Are you an adventurer who just can't seem to adventure? Are you a villager whose name is Villager? If so, you'll find the perfect home in Wildhollow, a well-crafted RPG/adventure/simulation game from KarjaSoft, creator of Spandex Force. In this light-hearted, humor-filled game, you play the role of a young boy/girl returning home to find your parents missing and your family ranch destroyed. Don't frown, though, as this game takes itself about as seriously as a clown working at a pie factory.
Gameplay takes place in three main areas: clicking around the overworld map, spending time caring for your animals at the ranch, and adventuring in towns, which is equal parts talking to villagers and poking your nose in every corner. Everything takes place on still screens and is handled with the mouse, so if you see sparkles under the cursor, click it and see what happens. Bet it's something cool!
Most of your time will be consumed by completing quests townsfolk send you on. Barber lost his glasses? You can find them. Villager want some berries? I'm sure you can rustle up a few. Missions aren't always a simple A to B to C progression, of course. Often you'll accept a quest but will have no idea where to go or what to do. In these situations, as with any role playing game, talking to people will open up a clue or two.
Apart from all this conversation reading, role playing and adventuring, Wildhollow is also a simulation/farming-type game. Your ranch is accessible from the overworld map as well as a shortcut icon on the menu bar. You can stock the ranch with animals from early in the game, and as you progress you unlock more and more beasts to purchase. Caring for them is a simple matter of keeping their health and mood high, each accomplished with food and brushing respectively. Animals have different food preferences, which is a great incentive for you to head out to go fishing, berry hunting, apple picking, etc. Before long you get to breed animals, which often produces preposterous creatures you'll have the pleasure of nurturing. But hey, that's why we play these kinds of games, innit?
Speaking of gathering stuff, Wildhollow uses an assortment of simple reflex/arcade mini-games to provide challenge when you're working for a reward. Grabbing apples, for example, requires you to charge at a tree and quickly click the fruit as it flies off the screen. Berry hunting is as much luck as it is fast mouse action, and fishing is all about stopping a sliding bar at just the right time. Nothing too complex, mind you, but the contrast between the sim/RPG core of the game and these old-style mini-games is greatly appreciated.
Analysis: Wildhollow is fully aware it's a fantasy-themed RPG/sim, and as such it takes itself about as seriously as games like Ben There, Dan That! and Fairy Godmother Tycoon. Humor is drenched over every conversation, every situation, and every character you run across, from the grumpy town greeter to the blind barber. Referencing modern events and situations is common, as is chipping away at the fourth wall, so prepare yourself for an uncommonly different kind of experience.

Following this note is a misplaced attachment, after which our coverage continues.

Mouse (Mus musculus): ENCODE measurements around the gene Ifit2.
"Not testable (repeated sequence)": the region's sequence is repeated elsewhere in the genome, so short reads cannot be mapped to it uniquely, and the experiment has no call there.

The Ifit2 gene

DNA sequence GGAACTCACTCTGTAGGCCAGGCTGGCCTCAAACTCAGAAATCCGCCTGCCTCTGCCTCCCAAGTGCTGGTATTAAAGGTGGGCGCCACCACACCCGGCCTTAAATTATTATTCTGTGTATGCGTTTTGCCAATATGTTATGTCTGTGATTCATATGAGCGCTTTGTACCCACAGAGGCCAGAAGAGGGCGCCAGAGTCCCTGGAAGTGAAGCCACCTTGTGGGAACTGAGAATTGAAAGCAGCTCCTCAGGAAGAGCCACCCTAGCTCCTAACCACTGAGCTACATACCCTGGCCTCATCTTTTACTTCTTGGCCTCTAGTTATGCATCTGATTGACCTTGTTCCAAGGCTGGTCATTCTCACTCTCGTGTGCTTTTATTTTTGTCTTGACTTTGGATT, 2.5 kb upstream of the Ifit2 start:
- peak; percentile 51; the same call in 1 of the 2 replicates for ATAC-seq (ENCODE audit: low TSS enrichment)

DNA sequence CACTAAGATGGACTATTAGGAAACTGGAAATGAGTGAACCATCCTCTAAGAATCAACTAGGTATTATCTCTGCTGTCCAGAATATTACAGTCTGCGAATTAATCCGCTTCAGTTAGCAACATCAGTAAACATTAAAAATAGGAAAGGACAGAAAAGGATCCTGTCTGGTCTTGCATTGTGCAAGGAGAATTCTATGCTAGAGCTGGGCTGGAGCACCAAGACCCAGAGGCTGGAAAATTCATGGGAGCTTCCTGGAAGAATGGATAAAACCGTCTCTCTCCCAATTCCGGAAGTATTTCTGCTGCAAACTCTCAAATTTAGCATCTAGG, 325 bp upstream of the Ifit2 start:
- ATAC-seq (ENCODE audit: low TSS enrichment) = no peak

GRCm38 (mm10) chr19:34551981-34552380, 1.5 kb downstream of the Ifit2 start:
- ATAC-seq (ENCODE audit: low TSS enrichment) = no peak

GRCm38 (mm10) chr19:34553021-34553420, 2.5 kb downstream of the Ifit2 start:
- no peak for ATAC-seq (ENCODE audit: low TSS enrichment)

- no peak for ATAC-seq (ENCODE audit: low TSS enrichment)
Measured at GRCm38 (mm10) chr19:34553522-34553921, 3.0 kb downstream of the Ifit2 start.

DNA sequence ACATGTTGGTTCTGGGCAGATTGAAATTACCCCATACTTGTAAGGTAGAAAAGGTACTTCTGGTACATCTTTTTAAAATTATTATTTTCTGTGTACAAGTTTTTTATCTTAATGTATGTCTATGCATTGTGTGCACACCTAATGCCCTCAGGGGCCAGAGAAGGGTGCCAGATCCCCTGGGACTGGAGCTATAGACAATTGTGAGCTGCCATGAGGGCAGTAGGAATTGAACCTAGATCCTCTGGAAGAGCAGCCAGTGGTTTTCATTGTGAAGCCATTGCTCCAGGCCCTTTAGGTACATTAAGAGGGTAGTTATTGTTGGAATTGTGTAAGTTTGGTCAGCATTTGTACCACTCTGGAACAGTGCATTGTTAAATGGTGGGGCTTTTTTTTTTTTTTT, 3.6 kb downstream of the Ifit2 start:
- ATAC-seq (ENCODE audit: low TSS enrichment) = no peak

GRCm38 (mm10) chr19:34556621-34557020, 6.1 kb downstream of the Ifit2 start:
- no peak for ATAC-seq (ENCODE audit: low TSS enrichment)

Wildhollow is full of little surprises, which is one of the many charming aspects of the game. Statues are scattered throughout the land, sometimes appearing in odd spots during your adventure. What's their purpose? Better nab them all to find out. You can also click seemingly innocent parts of the scenery such as bushes, trees, and barrels, often getting a small cash reward for your curiosity. I love it when a game rewards me for exploring.
Wildhollow does feel somewhat artificially lengthened by forcing you to do a little mini-game grinding to earn cash, but it wasn't anything so bad that I wanted to quit playing. Any "work" is greatly overshadowed by the charming atmosphere and never-too-serious gameplay. You're always aware you're in a somewhat absurd set of circumstances, so those drab moments that set in with some "serious" casual games never find a foothold in Wildhollow.
Before I say HOORAY FOR WILDHOLLOW and send you on your way, I think it's worth mentioning the music and visuals. Most of the character artwork is clean and anime in style, but they're set in front of watercolor backgrounds that could have been lifted from a portrait on your wall. Excellent touch, KarjaSoft! The music, while sometimes stiff and stock in nature, has this lilting sort of charm that almost makes you want to bob your head along with it. If you're the kind of person that would bob your head while riding in an elevator.
It's got captivating gameplay that makes you want to keep pressing on, a great sense of humor with crisp writing, and a visual package that's worth its weight in paint. Wildhollow has all the ingredients of an addictive casual game, and this is one game you'll want to devour over and over again.